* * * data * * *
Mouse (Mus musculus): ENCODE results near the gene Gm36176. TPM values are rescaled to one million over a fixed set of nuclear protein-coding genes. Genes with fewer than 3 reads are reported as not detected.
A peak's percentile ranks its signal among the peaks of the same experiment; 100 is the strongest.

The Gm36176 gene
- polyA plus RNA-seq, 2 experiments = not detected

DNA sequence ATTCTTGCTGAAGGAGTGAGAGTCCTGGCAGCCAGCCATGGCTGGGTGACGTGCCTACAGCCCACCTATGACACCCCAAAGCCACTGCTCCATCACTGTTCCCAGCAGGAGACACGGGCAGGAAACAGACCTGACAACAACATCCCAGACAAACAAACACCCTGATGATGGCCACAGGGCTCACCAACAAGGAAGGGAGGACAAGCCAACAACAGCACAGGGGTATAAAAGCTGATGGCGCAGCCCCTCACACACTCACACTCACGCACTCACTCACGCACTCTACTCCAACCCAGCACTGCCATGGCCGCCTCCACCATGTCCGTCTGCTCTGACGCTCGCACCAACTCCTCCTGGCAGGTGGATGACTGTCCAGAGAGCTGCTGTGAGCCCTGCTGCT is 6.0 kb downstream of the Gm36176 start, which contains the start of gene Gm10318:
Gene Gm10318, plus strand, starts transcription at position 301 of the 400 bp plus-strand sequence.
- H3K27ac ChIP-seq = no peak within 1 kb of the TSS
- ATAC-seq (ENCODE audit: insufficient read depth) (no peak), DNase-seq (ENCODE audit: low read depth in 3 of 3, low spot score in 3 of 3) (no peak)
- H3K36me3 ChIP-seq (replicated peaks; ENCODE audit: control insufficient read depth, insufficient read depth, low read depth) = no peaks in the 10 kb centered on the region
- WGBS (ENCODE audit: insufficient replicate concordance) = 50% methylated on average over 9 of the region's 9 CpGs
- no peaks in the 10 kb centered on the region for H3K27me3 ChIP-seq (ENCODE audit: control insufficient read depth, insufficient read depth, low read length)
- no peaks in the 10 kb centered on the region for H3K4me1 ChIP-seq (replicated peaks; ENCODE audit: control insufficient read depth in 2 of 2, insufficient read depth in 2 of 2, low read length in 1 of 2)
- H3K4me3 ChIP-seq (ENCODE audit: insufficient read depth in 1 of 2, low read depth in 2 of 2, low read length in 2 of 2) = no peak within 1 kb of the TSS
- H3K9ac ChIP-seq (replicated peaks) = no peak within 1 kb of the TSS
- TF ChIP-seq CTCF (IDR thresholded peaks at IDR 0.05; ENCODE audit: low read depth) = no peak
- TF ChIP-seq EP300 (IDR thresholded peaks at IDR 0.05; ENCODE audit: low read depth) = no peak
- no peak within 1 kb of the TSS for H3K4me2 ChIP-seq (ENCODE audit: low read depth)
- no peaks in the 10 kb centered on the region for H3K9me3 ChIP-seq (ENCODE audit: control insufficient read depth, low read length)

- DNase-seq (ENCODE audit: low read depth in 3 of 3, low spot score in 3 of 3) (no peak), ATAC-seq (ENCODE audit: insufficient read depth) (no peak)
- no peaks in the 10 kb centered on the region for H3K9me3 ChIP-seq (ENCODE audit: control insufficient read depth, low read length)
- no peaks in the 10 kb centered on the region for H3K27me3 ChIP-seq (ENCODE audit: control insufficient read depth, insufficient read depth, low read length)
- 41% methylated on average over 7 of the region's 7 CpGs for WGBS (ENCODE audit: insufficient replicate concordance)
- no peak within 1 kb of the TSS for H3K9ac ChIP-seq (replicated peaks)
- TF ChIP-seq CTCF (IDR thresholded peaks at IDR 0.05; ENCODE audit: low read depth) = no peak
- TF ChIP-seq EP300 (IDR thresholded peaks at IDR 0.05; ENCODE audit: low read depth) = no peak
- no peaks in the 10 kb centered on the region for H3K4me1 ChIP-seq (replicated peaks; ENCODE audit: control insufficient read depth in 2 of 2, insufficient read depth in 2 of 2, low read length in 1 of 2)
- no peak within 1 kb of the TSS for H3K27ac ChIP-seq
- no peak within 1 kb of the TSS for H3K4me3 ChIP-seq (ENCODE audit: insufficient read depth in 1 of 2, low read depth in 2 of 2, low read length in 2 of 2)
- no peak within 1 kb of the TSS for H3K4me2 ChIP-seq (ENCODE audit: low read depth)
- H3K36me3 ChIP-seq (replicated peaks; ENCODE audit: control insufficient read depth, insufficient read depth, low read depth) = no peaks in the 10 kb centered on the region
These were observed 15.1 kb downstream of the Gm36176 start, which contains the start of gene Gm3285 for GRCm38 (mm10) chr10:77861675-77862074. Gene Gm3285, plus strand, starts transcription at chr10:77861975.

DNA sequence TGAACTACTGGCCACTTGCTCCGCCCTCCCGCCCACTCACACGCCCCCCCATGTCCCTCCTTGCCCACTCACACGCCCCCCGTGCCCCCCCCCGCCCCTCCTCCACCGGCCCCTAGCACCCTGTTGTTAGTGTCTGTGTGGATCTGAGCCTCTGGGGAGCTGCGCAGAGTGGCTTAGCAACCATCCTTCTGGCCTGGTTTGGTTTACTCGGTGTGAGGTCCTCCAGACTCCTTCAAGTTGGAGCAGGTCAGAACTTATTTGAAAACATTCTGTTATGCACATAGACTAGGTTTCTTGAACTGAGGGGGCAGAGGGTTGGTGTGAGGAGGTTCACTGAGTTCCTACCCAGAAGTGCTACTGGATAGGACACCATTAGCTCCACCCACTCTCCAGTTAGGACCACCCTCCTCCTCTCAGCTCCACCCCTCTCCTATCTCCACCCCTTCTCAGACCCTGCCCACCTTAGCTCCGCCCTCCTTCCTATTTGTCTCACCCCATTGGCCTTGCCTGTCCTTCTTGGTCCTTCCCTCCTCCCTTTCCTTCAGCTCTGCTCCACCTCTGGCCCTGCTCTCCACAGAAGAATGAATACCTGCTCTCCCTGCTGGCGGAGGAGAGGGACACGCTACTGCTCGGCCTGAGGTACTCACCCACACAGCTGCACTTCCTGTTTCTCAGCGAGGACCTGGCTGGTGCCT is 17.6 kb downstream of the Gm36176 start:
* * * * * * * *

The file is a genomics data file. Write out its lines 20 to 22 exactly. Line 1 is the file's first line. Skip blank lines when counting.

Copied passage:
- no peaks in the 10 kb centered on the region for H3K9me3 ChIP-seq (ENCODE audit: control insufficient read depth, low read length)
- no peaks in the 10 kb centered on the region for H3K27me3 ChIP-seq (ENCODE audit: control insufficient read depth, insufficient read depth, low read length)
- 41% methylated on average over 7 of the region's 7 CpGs for WGBS (ENCODE audit: insufficient replicate concordance)